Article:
Abstract: The politicization of foreign policy-making through popular support in international issues encouraged political leaders to build ad-hoc initiatives and to sideline old norms of foreign policy such as communicating through diplomats and relying on bureaucratic norms. How does the competition between the elected politicians and unelected bureaucrats in foreign policy-making shape in an era, where the centralization and personalization of foreign policy are the new rules?
In this talk, I will discuss this question through an analysis on the key state representative of Turkish foreign policy, the Ministry of Foreign Affairs, to understand the changing role of bureaucrats in foreign policy-making. Based on the interviews that I conducted with more than 80 foreign policy elites in Turkey and Israel, including senior diplomats served as ministers and undersecretaries as well as bureaucrats from different state departments, I argue that bureaucratic change in Turkish foreign policy is the pioneer of a broader trend in world politics, where foreign policy institutions can no longer solely operate with its principles, but have to compete with various state and non-state agents.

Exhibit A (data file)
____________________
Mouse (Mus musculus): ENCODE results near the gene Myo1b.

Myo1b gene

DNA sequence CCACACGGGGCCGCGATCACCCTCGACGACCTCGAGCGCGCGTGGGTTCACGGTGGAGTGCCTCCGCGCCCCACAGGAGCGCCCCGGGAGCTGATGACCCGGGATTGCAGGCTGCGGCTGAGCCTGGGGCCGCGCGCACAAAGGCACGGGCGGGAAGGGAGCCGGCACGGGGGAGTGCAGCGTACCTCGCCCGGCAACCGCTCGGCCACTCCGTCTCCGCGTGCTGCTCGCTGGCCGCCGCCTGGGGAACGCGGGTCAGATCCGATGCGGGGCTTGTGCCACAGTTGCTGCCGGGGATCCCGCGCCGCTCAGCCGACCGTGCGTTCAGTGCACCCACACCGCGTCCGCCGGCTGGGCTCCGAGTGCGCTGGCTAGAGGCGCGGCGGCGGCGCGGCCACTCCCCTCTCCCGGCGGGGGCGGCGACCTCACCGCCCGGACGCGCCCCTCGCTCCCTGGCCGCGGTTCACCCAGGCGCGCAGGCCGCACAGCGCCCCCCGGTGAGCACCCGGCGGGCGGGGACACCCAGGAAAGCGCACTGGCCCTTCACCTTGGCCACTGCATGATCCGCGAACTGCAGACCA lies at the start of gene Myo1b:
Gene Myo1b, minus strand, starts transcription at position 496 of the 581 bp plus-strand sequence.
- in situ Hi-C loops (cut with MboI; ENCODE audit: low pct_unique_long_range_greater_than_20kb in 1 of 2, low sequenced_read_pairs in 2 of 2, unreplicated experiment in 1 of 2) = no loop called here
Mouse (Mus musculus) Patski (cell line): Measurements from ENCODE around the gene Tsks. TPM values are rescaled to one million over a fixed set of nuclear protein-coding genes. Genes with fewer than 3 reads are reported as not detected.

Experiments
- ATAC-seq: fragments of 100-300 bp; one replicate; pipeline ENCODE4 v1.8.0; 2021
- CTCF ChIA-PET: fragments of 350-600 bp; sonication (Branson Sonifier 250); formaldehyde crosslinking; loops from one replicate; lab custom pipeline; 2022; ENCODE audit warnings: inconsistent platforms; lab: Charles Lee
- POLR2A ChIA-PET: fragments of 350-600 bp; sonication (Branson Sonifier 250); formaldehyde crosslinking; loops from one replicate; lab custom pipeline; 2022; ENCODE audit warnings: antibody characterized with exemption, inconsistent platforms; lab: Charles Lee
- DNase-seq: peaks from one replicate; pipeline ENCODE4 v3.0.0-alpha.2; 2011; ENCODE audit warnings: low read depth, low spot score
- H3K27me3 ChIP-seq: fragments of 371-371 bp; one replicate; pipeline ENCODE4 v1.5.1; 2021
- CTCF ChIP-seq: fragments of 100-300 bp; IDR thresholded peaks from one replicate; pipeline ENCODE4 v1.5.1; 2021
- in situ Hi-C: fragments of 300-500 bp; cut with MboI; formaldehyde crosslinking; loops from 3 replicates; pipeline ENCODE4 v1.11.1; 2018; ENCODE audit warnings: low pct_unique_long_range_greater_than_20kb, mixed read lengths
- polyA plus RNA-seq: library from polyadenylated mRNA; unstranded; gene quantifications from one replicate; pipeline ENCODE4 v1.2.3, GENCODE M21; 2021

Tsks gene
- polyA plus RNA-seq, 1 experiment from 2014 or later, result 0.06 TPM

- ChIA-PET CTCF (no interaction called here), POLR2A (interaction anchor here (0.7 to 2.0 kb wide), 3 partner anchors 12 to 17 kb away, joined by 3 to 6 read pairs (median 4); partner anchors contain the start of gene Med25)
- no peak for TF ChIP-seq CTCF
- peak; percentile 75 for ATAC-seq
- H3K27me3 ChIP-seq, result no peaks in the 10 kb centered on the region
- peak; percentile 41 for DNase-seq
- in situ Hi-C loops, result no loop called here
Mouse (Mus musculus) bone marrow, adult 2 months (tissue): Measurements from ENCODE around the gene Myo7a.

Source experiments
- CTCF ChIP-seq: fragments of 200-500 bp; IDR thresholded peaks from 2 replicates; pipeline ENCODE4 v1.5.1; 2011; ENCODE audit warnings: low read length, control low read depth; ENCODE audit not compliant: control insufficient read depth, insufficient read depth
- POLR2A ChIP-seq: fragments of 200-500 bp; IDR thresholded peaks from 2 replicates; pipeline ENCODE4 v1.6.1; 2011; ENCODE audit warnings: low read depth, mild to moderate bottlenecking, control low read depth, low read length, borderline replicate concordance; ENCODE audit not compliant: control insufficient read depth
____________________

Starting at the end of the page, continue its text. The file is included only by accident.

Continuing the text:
Bio: Berkay Gülen is a Ph.D. candidate in international studies at the Henry M. Jackson School, University of Washington. She received her MSc. degrees in international relations and Middle East politics from the Middle East Technical University and the School of Oriental and African Studies (SOAS), University of London. Her research focuses on bureaucratic politics in foreign policy analysis and the changing role of bureaucrats, mainly diplomats, in Turkey and Israel.
Location: CASE 127
Date: December 18th, 2019